Slack CEO Stewart Butterfield is on a roller coaster ride. His company went public in June with its stock price soaring to $42 a share. Earlier this week, it dipped briefly below $20. In part, the company has suffered from investor fears that Microsoft could take its business away. But it is also riding the ups and downs of a wild tech wave.
During a visit to Fortune’s (new) offices yesterday, Butterfield was confident the company could ride the wave and prevail in the long run. He believes Slack is a powerful tool for productivity within companies. When I asked why that productivity gain isn’t showing up in the government’s statistics, he gave this thoughtful answer:
It’s been more than thirty years since Robert Solow said, “You can see the computer age everywhere but in the productivity statistics.”—and won the Nobel Prize for his work on the productivity paradox. It has been notoriously hard to measure and most attempts give counter-intuitive results.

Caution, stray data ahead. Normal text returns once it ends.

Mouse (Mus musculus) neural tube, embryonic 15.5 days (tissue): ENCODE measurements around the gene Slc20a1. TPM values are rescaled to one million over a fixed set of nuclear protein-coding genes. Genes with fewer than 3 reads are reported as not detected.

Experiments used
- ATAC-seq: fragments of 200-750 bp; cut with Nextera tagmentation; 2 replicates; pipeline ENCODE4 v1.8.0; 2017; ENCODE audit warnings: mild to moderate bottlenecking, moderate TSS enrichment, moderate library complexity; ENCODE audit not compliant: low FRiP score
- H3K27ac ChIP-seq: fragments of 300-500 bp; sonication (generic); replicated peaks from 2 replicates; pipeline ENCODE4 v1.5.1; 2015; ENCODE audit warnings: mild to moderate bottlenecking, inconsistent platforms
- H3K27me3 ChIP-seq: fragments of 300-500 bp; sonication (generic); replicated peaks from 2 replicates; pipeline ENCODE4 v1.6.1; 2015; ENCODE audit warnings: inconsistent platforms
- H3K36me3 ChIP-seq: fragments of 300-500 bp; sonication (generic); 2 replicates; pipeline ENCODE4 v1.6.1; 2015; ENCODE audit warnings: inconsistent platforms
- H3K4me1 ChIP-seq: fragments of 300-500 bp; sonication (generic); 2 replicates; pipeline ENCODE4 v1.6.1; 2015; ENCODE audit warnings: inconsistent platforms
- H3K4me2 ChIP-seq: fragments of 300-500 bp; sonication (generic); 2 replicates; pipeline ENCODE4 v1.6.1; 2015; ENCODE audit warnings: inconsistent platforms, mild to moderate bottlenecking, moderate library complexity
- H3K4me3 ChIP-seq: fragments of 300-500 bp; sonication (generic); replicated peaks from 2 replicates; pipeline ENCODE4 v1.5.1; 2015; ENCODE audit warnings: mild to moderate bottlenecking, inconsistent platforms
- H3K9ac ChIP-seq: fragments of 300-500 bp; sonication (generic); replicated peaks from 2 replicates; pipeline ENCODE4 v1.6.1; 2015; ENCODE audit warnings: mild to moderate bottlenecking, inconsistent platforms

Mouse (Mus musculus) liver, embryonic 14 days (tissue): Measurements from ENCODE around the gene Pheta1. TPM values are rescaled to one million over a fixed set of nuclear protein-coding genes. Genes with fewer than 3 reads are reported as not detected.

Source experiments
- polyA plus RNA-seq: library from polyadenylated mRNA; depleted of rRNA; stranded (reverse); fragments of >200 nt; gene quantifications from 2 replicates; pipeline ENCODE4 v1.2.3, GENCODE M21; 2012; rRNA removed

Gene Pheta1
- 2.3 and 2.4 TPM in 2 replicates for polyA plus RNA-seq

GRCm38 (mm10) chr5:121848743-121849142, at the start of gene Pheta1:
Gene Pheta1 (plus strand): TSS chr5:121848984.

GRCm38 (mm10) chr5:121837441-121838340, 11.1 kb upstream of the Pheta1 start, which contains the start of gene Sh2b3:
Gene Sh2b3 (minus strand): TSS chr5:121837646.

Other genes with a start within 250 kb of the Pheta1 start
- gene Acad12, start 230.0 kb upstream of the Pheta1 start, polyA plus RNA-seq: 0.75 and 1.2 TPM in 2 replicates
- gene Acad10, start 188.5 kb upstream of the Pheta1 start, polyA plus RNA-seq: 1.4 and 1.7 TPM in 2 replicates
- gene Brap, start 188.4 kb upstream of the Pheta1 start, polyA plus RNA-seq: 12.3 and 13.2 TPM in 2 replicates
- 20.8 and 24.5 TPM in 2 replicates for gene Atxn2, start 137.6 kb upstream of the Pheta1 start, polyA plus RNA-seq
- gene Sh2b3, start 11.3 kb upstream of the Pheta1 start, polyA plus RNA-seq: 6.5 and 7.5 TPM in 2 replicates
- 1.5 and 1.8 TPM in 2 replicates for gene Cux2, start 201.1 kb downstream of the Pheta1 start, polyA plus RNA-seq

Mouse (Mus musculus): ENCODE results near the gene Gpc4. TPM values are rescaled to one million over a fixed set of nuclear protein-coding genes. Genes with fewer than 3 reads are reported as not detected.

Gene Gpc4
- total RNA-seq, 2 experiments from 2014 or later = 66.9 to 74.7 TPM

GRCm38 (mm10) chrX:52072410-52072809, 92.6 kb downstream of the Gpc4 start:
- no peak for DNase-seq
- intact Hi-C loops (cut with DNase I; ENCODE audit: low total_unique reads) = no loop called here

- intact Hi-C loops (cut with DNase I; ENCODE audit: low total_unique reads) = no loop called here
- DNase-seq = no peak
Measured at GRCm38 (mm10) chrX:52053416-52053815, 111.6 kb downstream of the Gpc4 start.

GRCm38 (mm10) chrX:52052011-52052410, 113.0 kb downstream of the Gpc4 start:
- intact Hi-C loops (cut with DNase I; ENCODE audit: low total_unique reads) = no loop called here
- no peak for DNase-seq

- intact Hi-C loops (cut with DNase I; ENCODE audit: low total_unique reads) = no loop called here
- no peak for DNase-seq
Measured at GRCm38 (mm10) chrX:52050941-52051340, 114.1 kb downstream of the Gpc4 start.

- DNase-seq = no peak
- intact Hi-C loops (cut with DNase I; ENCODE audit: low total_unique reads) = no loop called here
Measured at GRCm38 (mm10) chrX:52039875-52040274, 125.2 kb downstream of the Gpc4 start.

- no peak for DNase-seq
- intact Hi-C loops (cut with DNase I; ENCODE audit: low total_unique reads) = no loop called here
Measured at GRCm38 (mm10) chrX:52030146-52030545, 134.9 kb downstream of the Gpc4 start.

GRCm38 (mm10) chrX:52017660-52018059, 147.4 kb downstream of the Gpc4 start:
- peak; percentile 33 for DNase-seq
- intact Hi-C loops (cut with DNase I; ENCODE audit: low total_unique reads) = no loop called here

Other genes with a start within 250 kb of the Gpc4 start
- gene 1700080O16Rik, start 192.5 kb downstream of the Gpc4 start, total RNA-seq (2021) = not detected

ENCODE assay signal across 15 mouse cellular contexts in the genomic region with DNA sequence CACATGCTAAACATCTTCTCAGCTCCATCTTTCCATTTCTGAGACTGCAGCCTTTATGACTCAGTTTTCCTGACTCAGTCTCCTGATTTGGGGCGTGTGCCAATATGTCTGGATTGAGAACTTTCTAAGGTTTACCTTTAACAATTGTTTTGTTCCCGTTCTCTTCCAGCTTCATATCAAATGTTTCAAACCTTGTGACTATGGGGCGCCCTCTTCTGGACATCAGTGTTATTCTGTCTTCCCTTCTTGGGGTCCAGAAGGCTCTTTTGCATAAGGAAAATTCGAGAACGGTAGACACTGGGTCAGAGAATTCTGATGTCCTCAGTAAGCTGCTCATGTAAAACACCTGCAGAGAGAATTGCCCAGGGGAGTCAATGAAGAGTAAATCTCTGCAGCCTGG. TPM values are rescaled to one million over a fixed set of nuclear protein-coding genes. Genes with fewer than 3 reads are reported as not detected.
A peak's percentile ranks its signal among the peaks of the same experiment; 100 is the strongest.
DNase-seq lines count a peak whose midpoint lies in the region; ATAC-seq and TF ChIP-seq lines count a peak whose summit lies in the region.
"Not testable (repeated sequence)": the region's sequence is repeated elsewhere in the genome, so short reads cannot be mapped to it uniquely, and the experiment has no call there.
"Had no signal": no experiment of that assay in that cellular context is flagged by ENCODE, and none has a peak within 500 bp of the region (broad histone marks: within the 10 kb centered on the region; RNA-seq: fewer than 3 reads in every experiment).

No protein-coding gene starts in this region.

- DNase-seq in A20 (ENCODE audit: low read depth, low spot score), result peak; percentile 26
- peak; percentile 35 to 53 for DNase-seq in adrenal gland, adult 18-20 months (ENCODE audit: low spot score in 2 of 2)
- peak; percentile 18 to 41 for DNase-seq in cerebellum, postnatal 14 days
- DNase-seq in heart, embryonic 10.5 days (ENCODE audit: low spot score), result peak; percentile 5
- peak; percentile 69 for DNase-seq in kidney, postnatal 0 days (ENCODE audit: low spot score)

Maybe all the productivity increase is ‘competed away’ and becomes a benefit to consumers instead, or maybe it’s some other explanation. What we do know is that at every stage of the computer revolution, companies that didn’t transform went out of business.
There are no longer any large retailers that don’t have inventory management systems. There are no banks that don’t do electronic record keeping. There are no insurers who calculate actuarial tables by hand. There are very few jobs for file clerks, compared to the 1980s or before. But in every case, companies in those industries employ the same number of people—they are just doing less ‘menial’ mental work and more of the kind that is more demanding of human intelligence and creativity. The parts that are automate-able are automated away.
In an interview at Fortune Brainstorm Tech this summer, Butterfield talked about why he believes Slack can beat Microsoft. You can watch those comments here.
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